Thankfully, in most cases, you do no need to enable this option in order to combine between sources.  

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Power Query’s RowExpression.From/ItemExpression.From function (both names reference the same underlying function) provides a way to learn about what a single-parameter function does by outputting an abstract syntax tree (AST) describing it.

Why might you want to use a programmatic structure like an AST to analyze the logic of a function’s body instead of simply invoking the function?

Well, one reason may be that you are implementing query folding in a custom connector. You might want to translate the filter predicate function passed to Table.SelectRows, or the generator function passed to Table.AddColumn, into the upstream data source’s native query/language. In either case, you don’t want to invoke the passed-in function; instead, you want to understand its behavior so that you can factor it in as you build an equivalent native request/query. RowExpression.From/ItemExpression.From is tailored for this purpose.

Unfortunately, this function is little documented—but it is time for that to change!

(Note: For simplicity, the below will refer to this function by the name RowExpression.From. However, ItemExpression.From is an equally valid way to reference the function.)

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On-Premises Data Gateway: Not Just for Private Resource Access

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The on-premises data gateway isn’t just for enabling Power BI Service cloud-hosted components to pull data from private local network resources.

True, Microsoft’s short description of the gateway says that it is “a bridge” which “provides quick and secure data transfer between on-premise data, which is data that isn’t in the cloud, and several Microsoft cloud services.” However, beyond that description, there are at least three additional key uses for this gateway which are of particular pertinence in the Power BI world.

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Lazy, Streamed, Immutable: Try Building a Table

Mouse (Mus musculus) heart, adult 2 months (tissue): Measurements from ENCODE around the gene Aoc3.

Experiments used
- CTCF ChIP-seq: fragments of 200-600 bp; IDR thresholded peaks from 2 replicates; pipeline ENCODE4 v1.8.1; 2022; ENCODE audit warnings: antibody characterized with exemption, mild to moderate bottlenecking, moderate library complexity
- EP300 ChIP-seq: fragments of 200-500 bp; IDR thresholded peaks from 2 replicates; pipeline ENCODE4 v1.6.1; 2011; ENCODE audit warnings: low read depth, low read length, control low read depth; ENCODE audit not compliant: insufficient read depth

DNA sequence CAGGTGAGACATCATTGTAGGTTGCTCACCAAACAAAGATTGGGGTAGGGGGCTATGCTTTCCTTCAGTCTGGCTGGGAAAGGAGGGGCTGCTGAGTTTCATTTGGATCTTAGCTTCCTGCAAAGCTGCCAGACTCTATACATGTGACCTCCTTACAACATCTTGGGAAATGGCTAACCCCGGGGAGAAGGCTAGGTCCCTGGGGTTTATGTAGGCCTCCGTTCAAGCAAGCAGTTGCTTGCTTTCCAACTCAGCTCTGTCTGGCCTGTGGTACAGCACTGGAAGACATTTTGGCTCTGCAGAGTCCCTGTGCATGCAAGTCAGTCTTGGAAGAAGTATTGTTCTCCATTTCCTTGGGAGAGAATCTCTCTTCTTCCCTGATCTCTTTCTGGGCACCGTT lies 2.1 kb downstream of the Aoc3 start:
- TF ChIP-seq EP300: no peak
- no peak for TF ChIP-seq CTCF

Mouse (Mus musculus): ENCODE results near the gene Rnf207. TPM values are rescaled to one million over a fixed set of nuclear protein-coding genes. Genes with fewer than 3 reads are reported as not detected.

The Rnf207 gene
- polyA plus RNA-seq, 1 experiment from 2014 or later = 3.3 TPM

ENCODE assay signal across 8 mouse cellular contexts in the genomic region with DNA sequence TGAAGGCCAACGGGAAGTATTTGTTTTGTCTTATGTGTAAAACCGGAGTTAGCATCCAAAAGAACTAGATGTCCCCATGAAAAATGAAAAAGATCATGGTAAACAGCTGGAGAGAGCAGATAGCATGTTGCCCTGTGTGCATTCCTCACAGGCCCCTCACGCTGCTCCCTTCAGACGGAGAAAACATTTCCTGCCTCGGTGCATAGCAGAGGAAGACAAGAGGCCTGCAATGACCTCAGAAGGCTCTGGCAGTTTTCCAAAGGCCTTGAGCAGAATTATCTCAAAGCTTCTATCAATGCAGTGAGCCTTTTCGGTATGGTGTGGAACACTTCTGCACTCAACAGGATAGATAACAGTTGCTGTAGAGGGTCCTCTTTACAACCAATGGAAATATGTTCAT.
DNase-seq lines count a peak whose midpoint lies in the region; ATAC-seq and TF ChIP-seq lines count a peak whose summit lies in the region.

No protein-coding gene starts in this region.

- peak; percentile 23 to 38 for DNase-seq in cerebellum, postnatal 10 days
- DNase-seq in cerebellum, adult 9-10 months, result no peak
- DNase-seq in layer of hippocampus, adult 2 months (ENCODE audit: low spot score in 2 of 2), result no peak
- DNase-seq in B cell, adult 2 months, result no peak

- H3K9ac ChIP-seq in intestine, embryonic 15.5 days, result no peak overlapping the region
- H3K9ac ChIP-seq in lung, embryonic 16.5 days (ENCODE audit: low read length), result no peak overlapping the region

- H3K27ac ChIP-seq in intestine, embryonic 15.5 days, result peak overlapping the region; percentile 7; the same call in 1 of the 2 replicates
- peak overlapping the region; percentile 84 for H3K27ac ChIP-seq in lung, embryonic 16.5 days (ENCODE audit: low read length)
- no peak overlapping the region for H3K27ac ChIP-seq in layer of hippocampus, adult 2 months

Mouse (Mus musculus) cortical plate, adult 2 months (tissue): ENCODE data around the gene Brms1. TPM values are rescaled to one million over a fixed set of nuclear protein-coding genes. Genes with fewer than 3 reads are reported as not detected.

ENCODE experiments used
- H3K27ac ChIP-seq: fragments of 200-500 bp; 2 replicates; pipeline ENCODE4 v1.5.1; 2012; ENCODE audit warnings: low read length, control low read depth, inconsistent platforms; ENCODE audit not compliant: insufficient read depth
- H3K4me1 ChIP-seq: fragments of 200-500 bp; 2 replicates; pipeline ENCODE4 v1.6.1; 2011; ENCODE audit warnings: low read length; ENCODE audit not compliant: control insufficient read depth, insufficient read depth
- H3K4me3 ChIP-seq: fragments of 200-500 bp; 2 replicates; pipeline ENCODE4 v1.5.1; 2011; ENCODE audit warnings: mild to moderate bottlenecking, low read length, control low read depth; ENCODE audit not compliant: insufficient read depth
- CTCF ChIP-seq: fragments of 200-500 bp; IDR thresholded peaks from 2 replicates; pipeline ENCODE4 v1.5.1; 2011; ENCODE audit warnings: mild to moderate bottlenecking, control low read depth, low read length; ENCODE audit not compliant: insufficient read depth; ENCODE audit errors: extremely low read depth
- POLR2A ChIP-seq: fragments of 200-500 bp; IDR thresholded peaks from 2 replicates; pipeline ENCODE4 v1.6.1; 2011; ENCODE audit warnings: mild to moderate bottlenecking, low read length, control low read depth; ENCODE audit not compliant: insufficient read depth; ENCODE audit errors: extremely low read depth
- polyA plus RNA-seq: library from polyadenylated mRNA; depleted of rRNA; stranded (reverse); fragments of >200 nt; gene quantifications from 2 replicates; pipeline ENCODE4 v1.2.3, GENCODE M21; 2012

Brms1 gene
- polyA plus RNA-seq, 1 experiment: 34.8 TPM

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Lazy evaluation, streaming and immutability are key Power Query concepts which must be understood to truly grasp how Power Query “thinks.” Want to test your understanding in these foundational areas—and try to grow it—by tackling an assignment?!

Your Task

Code up a single row table containing the following columns:

  • A column of hard-coded data.
  • A couple columns whose data is fetched from an API.
  • A couple columns whose data is fetched from another API.
Example of expected table


  • Neither API is called if the table’s rows are simply counted.
  • Only the first API is called if the columns containing data from the second API are removed from the table, and vice versa.
  • Each API is called at most once, even when multiple columns that contain data from that API are output.


  • Using any standard library table functions to build the table (i.e. no “Table.*” functions may be used).
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Value.ReplaceType & Table Column Renames (Bug Warning!)

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If you work in the advanced realm of ascribing types, there are a couple interesting behaviors to be aware of related to table column renames (including a bug!).

Positional, Not Name-Based

Imagine you want to set column type claims on a table, so you create a query that uses Value.ReplaceType to ascribe an appropriate new table type.

// BaseDataSet
  // in real life, comes from a database
  Data = #table(
          {"Amount", "TransactionID"}, 
              {100.25, 1},
              {32.99, 2}

// MyNicerTable
  Source = BaseDataSet, 
  Result = Value.ReplaceType(Source, type table [Amount = Currency.Type, TransactionID = Int64.Type])
Query output:
| Amount | TransactionID |
| 100.25 | 1 |
| 32.99 | 2 |

So far, so good.

Later on, someone decides that the ID column should be moved to be leftmost, so they reorder columns by editing BaseDataSet. However, they don’t touch your MyNicerTable query with its Value.ReplaceType code. Look closely at what that expression now outputs:

Query output showing column names/types swapped

The column that contains transaction IDs is now named “Amount” and typed Currency.Type. Similarly, “Amount” values now show up under the column name “TransactionID” which is typed as whole number. Ouch!